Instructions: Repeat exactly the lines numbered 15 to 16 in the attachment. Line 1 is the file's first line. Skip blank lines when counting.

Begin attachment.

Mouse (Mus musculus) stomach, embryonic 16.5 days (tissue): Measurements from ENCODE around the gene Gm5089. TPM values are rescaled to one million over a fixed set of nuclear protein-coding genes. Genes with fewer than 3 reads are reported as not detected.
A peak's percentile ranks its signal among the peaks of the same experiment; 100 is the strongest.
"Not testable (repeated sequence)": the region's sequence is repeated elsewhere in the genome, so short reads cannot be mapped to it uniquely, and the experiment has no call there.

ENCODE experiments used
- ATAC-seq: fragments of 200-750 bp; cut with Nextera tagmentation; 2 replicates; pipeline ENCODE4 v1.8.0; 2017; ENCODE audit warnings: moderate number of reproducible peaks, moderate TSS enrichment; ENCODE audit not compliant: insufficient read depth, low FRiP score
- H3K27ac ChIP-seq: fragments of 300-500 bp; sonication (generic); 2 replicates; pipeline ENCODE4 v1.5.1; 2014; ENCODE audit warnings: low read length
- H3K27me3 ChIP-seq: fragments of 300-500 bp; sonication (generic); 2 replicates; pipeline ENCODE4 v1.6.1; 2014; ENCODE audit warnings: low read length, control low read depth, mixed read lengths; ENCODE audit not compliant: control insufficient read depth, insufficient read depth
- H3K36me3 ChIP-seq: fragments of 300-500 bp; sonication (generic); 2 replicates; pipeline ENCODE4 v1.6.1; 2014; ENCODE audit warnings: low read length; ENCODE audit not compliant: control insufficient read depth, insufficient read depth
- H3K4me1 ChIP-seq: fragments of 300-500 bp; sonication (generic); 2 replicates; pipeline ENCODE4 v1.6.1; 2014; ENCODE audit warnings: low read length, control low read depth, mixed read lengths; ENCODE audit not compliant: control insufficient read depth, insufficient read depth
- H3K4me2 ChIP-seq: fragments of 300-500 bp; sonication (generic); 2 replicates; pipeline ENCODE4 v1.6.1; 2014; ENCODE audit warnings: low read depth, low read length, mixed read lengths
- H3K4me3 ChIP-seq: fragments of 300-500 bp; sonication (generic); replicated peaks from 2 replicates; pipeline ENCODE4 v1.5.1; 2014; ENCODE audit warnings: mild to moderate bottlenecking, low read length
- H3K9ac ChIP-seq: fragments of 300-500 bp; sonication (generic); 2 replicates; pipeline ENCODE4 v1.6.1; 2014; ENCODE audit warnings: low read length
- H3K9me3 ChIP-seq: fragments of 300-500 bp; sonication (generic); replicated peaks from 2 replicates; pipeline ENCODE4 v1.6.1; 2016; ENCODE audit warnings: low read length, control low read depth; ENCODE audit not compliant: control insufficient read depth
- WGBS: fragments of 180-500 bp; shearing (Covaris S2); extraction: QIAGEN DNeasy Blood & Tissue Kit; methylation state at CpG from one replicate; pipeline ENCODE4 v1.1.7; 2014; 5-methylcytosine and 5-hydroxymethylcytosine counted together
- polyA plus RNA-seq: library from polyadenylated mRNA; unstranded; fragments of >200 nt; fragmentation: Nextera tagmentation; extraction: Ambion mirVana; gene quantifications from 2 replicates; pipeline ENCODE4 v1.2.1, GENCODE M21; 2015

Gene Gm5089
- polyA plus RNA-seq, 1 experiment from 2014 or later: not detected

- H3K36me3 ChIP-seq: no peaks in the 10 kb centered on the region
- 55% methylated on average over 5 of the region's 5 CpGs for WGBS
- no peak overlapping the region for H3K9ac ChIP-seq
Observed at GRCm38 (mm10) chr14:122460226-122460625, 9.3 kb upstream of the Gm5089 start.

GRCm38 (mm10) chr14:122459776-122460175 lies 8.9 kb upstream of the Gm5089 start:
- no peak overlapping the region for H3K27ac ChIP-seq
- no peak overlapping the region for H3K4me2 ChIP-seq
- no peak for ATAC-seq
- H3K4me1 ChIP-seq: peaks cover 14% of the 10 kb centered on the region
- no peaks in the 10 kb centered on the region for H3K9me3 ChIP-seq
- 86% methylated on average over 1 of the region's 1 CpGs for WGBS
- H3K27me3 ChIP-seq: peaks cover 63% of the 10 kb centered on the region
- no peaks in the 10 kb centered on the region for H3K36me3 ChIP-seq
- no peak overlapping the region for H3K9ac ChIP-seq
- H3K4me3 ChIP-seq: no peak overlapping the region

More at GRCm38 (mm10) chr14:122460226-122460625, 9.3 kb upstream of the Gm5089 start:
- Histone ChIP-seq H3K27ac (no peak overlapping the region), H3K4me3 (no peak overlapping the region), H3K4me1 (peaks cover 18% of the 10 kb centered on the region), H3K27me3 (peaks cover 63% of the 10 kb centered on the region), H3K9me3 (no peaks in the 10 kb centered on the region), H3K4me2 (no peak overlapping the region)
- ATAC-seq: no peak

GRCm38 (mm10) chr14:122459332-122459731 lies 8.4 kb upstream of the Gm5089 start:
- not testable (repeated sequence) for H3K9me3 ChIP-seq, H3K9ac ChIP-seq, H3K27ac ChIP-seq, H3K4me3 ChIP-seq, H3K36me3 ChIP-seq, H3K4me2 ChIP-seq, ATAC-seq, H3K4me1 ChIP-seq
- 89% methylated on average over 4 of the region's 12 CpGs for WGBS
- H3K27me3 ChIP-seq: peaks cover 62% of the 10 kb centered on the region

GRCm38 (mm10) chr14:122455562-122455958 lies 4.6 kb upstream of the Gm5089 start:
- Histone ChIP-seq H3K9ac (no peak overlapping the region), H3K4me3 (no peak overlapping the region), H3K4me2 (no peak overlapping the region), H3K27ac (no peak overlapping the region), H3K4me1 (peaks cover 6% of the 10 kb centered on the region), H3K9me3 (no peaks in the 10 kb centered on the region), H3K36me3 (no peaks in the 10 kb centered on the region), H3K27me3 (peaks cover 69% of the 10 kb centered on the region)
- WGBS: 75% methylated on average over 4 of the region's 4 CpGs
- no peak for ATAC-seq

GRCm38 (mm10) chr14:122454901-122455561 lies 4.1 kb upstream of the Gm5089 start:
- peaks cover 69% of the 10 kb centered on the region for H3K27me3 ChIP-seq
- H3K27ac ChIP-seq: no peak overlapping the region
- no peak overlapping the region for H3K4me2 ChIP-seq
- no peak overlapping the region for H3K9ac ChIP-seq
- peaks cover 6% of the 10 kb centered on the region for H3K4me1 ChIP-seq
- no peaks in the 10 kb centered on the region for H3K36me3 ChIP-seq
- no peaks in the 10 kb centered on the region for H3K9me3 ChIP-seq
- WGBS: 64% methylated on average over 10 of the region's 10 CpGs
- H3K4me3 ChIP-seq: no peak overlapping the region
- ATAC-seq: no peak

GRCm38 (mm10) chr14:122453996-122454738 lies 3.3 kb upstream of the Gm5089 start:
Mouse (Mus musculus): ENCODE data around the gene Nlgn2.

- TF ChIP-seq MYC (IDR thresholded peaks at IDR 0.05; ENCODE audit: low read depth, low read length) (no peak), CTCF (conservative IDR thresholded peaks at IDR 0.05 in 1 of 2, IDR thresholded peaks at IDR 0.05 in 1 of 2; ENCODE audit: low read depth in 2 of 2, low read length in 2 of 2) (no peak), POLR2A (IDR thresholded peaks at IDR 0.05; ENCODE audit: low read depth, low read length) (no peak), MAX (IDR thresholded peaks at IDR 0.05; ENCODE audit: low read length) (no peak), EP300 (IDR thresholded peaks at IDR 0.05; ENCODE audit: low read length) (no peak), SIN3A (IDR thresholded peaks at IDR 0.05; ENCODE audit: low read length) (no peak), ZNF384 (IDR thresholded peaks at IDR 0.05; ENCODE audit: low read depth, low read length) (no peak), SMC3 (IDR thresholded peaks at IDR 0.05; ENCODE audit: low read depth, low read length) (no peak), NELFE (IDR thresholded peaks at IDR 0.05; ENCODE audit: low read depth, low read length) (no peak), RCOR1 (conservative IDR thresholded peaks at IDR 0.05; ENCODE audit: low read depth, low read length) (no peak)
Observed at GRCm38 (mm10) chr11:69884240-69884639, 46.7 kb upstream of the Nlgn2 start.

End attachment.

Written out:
- polyA plus RNA-seq: library from polyadenylated mRNA; unstranded; fragments of >200 nt; fragmentation: Nextera tagmentation; extraction: Ambion mirVana; gene quantifications from 2 replicates; pipeline ENCODE4 v1.2.1, GENCODE M21; 2015

Gene Gm5089